Fund firms mull mergers as assets fall to $115 trillion

Global assets under management at asset and wealth managers fell to $115.1 trillion in 2022 – nearly 10% below the 2021 high of $127.5 trillion – representing the greatest decline in a decade.

That’s according to PwC’s 2023 Global Asset and Wealth Management Survey.

The survey said the 10 largest asset managers are expected to control around half of mutual fund assets globally by 2027, up from 42.5% in 2020, with private markets to account for up to half of asset revenues by 2027, up from 37.6% in 2020.

The report said 73% of asset managers are considering a strategic consolidation with another asset manager.

About one in six (16%) asset and wealth managers globally are expected to be “swallowed up or fall by the wayside” by 2027, twice the historical rate of turnover.

The report, based on PwC’s latest industry projections and a survey of 250 asset managers and 250 institutional investors, paints the picture of an industry grappling with a set of challenges – digital transformation, shifting investor expectations, consolidation and “retailisation.”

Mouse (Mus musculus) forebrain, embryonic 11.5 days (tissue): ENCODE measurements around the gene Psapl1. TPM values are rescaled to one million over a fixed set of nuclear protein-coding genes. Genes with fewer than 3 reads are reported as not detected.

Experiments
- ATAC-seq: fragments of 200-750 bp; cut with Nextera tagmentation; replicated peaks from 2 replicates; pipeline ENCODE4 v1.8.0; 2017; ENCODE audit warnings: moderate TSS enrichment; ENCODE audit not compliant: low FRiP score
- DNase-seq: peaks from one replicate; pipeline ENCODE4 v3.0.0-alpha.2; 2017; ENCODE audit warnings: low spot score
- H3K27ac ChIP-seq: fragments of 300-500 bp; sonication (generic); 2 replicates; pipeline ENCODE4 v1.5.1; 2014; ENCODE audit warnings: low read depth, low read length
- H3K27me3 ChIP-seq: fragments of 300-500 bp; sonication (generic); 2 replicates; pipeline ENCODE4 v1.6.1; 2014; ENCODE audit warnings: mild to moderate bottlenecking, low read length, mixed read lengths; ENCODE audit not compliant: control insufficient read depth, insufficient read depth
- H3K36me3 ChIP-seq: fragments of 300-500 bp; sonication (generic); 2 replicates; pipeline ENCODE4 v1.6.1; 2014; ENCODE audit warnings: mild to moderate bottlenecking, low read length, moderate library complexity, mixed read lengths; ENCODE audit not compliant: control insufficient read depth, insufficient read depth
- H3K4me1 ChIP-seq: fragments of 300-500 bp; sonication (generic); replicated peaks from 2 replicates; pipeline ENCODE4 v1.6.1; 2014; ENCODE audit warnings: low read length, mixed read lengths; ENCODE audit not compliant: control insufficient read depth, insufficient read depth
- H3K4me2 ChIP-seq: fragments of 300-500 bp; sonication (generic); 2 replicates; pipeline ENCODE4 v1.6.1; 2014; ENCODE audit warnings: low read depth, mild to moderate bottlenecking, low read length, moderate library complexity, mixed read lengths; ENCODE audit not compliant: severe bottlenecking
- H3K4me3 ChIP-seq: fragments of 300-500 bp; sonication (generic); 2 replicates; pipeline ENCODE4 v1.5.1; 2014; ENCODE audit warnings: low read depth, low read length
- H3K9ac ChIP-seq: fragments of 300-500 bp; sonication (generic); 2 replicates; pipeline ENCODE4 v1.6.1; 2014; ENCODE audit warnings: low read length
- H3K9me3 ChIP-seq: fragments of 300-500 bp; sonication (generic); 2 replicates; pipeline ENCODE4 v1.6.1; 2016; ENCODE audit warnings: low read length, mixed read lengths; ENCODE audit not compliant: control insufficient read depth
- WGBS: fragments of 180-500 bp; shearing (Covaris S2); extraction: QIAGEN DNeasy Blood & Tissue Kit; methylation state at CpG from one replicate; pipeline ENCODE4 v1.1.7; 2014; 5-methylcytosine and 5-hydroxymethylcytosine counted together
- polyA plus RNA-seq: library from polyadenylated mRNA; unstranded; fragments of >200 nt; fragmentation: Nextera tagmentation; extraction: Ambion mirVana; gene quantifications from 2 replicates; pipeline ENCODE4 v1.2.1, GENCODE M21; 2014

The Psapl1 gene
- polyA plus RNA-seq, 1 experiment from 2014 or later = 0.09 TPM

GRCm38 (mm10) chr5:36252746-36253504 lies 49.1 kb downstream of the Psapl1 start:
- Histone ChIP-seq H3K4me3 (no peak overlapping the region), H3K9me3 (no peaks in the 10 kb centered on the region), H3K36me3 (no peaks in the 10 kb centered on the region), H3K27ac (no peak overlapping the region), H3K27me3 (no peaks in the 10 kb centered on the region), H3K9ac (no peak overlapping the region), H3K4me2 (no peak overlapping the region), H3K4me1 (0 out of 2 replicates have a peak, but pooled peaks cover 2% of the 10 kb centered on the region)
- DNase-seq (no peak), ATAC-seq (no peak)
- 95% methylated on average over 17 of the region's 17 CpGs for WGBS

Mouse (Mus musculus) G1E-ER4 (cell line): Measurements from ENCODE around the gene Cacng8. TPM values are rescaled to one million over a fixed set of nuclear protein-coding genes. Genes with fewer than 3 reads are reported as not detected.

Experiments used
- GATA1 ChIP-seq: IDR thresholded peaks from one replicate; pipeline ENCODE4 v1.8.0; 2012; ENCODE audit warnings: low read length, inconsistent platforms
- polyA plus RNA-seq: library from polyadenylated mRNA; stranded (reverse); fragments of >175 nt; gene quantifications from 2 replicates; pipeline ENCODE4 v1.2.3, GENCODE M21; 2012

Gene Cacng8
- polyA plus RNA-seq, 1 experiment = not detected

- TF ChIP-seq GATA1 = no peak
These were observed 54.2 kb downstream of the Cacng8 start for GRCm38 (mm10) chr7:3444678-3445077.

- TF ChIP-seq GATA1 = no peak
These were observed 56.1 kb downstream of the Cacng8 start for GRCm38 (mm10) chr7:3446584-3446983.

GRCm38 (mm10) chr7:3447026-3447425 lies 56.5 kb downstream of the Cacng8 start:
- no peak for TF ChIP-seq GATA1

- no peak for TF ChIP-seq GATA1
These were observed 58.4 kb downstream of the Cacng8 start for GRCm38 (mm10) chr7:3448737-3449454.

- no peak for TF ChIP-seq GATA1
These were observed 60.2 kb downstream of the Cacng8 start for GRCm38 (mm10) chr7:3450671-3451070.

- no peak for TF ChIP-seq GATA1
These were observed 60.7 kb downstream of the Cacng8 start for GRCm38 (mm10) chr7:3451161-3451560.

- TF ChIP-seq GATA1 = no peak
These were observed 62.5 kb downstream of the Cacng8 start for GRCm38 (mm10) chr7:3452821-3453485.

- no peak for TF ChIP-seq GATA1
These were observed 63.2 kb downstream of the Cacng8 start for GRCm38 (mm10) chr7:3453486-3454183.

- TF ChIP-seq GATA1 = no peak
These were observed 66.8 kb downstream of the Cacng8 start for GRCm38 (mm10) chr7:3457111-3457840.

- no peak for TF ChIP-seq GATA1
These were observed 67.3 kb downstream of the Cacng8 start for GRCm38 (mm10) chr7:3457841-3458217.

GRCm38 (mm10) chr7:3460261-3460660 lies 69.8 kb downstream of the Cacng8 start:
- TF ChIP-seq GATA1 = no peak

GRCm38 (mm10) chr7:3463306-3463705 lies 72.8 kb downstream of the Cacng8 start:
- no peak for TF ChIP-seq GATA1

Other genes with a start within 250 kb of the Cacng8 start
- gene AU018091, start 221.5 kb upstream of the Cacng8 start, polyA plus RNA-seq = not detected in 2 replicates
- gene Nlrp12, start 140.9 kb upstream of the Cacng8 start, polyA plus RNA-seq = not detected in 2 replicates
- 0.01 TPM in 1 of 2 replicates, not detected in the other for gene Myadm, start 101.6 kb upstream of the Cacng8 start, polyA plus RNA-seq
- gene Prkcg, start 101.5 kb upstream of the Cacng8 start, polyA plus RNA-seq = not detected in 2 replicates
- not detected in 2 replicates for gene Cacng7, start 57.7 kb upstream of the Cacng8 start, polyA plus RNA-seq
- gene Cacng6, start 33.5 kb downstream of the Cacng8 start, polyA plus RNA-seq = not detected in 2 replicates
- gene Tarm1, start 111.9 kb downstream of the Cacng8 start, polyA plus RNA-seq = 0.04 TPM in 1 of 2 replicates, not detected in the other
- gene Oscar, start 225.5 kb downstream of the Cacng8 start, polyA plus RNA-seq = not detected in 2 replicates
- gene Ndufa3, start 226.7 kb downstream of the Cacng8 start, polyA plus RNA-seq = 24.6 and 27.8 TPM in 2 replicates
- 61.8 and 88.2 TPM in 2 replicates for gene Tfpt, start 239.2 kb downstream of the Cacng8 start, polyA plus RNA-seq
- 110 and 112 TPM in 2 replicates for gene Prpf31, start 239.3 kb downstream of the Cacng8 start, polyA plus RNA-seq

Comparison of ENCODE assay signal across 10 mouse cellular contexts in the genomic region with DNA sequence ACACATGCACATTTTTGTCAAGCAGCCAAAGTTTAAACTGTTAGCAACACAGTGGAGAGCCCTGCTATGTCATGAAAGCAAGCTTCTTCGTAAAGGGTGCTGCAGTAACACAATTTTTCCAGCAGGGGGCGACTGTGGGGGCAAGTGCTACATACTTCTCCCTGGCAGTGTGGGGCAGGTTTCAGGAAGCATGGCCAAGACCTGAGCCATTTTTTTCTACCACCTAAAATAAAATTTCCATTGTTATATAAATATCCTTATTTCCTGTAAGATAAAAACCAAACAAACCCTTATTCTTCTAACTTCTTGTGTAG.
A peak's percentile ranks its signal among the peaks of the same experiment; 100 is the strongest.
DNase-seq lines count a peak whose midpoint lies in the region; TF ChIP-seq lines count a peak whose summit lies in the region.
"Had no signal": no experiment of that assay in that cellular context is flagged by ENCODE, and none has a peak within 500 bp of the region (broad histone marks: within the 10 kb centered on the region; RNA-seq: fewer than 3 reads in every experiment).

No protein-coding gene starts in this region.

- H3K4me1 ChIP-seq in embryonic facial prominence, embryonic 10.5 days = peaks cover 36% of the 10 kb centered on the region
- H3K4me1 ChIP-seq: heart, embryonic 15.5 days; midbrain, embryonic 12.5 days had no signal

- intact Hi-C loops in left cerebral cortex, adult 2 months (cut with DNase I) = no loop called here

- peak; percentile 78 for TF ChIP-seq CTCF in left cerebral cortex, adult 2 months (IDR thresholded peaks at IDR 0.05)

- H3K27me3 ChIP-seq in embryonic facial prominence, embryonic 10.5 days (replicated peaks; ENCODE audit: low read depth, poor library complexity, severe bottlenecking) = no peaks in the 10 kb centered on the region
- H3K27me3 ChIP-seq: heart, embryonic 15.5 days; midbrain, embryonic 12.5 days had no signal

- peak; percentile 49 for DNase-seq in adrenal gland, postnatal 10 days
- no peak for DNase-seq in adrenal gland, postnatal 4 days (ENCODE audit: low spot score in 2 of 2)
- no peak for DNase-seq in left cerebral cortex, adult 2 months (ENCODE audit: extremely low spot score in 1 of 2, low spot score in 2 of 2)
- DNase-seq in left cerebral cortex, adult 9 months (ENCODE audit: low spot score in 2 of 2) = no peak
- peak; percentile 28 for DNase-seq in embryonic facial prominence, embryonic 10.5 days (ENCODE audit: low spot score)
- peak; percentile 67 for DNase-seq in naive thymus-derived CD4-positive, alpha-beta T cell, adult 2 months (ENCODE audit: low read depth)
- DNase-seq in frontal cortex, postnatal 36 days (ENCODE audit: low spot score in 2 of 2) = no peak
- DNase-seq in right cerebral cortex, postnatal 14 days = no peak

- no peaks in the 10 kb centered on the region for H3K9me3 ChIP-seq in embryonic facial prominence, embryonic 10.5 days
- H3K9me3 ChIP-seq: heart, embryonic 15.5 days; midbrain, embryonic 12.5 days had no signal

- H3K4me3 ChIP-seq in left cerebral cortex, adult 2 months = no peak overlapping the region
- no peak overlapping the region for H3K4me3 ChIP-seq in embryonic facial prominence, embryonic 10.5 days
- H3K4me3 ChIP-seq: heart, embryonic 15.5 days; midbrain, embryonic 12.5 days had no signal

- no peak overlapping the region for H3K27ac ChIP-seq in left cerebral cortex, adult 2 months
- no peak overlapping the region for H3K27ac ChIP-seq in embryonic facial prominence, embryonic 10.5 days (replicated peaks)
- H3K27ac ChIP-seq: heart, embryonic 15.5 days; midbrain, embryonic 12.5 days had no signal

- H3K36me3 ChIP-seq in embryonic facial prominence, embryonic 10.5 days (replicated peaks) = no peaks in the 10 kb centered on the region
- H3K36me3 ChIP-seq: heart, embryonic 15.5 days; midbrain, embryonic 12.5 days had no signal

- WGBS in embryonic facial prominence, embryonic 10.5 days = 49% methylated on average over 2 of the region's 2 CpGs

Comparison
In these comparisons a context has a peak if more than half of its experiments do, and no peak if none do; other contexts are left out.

As a result, 73% of asset managers “are considering a strategic consolidation with another asset manager in the coming months in order to gain access to new segments, build market share and mitigate risks.”

Firms are also turning to technology to transform, with more than 90% of asset managers already using disruptive technological tools — including big data, AI and blockchain — to enhance investment performance.

“Asset managers faced a tough year in 2022, with global assets under management (AUM) falling to US$115.1 trillion, nearly 10% below the 2021 high (US$127.5 trillion),” said the report.

“This represented the greatest decline in a decade. The survey finds that inflation, market volatility and interest rate movements are by far the biggest concerns for both investors and asset managers over the next 12 to 24 months.

“However, AUM are expected to rebound by 2027, reaching US$147.3 trillion (representing a compound annual growth rate (CAGR) of 5%).”

Olwyn Alexander, Global Asset & Wealth Management Leader, PwC Ireland, said: “Existential challenges are sweeping the asset and wealth management industry against a backdrop of social, economic and geopolitical disruption.

“The choice is simple – adapt to the new context or fail. Firms that effectively leverage technology such as generative AI and robo-advisors, build meaningful inroads to new and existing customers, diversify their recruitment, and deliver exceptional client experiences will be well-positioned to not only survive, but thrive.”